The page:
“… all features … that constitute the changes to be made to the product in future releases.” All. Each one with an estimate, priority order, and value. All.
Once you’ve said this, all the softening you might do, saying well it changes all the time and well it belongs to the Product Owner and she can change it as needed and anyway it could be just a list of three very high level statements with a wild-assed guess as to the estimate and value and stand down little fella Scrum didn’t say you have to get all up tight about the details Scrum is just as happy and in fact even more happy if your list just has one item on it in every Sprint and a bunch of done stuff off to the side that you did in previous Sprints and no really you can be just as free and dynamic and just as team oriented and self-organizing and all butterflies and buttercups as you want.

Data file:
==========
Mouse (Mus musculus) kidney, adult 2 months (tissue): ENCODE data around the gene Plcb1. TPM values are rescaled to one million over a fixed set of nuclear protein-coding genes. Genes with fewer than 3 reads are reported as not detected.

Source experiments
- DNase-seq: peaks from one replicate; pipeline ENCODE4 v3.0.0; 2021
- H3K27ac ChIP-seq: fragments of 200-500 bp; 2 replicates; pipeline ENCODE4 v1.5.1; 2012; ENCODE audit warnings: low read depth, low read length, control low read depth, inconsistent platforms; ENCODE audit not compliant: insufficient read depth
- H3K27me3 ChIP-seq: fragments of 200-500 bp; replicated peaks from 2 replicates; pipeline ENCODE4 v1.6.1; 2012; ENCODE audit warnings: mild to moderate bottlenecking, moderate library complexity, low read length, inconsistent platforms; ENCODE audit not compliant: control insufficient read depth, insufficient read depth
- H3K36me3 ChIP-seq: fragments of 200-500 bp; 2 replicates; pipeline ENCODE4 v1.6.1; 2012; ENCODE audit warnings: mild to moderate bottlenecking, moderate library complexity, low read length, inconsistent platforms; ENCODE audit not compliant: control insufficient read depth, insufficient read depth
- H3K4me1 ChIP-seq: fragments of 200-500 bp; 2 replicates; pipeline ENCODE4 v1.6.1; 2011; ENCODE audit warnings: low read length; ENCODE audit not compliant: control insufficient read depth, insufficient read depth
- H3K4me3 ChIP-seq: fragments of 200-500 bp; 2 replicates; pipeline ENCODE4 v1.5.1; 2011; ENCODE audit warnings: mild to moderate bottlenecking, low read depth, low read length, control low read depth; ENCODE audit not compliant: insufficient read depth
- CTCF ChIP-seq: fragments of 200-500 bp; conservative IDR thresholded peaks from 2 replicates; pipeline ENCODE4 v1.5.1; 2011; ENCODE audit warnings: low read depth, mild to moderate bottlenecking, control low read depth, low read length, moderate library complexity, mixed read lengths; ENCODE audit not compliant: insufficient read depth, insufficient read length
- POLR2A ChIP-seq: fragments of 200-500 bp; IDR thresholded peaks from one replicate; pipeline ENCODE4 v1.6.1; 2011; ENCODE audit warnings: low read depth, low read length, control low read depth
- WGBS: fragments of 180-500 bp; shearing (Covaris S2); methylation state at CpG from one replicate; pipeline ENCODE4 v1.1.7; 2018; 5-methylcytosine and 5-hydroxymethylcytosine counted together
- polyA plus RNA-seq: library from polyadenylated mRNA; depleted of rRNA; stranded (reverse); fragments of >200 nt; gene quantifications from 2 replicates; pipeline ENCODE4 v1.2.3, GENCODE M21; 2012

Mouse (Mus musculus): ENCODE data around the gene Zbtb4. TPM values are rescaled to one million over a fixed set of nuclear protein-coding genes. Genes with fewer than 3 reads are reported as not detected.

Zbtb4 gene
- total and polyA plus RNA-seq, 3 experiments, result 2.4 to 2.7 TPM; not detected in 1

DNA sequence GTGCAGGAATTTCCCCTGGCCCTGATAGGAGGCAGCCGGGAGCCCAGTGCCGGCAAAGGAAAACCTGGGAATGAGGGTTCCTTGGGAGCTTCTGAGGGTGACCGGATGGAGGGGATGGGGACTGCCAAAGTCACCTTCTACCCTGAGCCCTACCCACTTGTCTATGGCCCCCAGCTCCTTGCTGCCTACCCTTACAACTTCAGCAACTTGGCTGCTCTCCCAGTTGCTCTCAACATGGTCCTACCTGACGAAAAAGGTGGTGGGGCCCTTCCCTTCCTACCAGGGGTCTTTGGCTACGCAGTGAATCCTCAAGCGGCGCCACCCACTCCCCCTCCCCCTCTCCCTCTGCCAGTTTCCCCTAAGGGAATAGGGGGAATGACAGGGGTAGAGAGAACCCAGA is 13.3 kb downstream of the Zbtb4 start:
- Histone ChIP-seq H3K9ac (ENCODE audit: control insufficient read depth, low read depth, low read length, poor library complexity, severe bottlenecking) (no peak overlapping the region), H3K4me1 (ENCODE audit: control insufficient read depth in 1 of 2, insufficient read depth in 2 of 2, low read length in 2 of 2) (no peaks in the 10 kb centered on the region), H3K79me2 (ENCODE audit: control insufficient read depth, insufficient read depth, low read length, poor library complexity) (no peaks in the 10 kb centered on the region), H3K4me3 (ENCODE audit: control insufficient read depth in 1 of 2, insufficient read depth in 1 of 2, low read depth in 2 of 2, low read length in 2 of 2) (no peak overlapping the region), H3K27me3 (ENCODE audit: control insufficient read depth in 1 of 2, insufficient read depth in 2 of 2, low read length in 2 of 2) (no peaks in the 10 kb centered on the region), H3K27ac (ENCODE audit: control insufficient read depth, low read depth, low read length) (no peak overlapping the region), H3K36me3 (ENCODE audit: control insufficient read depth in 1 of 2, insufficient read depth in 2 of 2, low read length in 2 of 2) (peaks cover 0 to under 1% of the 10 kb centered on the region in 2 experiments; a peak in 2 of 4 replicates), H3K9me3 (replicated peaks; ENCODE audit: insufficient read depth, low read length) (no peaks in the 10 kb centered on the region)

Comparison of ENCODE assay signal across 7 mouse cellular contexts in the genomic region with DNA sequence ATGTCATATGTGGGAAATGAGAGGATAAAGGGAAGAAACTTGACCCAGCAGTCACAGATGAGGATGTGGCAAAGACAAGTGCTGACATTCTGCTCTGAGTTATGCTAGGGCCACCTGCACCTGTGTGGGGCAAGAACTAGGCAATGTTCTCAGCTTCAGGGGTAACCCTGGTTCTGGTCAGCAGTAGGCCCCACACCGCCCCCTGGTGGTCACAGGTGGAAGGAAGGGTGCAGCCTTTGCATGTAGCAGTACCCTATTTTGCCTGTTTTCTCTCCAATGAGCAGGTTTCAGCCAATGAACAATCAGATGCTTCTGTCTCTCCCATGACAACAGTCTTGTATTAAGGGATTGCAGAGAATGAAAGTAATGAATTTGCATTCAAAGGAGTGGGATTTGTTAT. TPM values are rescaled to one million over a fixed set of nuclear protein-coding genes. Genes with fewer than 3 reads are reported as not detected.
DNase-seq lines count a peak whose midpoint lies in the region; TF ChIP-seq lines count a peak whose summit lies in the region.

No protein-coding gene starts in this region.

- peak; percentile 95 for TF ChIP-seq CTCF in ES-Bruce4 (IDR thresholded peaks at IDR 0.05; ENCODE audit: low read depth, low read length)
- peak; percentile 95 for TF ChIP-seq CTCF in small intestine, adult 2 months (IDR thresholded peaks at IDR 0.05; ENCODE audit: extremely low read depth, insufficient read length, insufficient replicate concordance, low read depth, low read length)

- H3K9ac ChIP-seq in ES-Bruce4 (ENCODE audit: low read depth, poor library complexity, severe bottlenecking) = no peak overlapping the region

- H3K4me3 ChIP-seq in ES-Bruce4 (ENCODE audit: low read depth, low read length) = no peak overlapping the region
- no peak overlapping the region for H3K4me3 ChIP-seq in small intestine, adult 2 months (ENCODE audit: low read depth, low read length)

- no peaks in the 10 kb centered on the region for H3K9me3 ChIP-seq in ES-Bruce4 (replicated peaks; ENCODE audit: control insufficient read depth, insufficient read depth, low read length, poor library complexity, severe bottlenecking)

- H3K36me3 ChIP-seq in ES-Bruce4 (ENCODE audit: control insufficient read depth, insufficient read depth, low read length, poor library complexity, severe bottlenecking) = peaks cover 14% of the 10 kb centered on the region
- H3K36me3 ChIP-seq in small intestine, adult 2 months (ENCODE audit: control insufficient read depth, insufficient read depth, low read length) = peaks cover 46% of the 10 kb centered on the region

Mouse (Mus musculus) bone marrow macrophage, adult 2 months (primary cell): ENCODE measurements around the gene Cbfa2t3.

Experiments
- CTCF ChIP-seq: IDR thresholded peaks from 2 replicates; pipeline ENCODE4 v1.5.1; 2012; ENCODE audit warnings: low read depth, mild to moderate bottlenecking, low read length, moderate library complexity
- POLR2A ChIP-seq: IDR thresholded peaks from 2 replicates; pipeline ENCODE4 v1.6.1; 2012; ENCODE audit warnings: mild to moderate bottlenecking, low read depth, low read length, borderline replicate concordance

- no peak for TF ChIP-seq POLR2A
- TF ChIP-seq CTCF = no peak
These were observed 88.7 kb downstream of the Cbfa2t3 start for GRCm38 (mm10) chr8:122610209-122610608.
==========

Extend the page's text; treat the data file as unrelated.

You can say that. But you’ve already said “all features [all] changes [all] future releases”. After that, right there in the Scrum Guide, you can back away all you want, the traditional software world hears this and says “Voila! That’s where our requirements document goes1!”
It’s not that this isn’t ideal, or that it’s subject to well a bit of a misunderstanding really. It is fundamentally wrong! The real philosophy of Agile is customer and developers working together, with customers either being the rest of the company, or represented by the company, in the form of the Product Owner. The Product Owner and the Dev Team are supposed to work together, to self-organize, with the PO responsible for getting the best possible value from the team, by the deadline (there is always a deadline), by choosing the most important things to work on, and working with the whole Scrum team to set Sprint Goals that deliver the most value possible from the expenditures on the team.
You can’t do that from a Jira full of all the requirements in the world. The right solution might not include any of the requirements shown in a typical Jira list or requirements document. The right solution would discover what the real problem is, and solve it in some sensible way.
Read my article on estimation in prag-prog, noting this paragraph and what’s around it: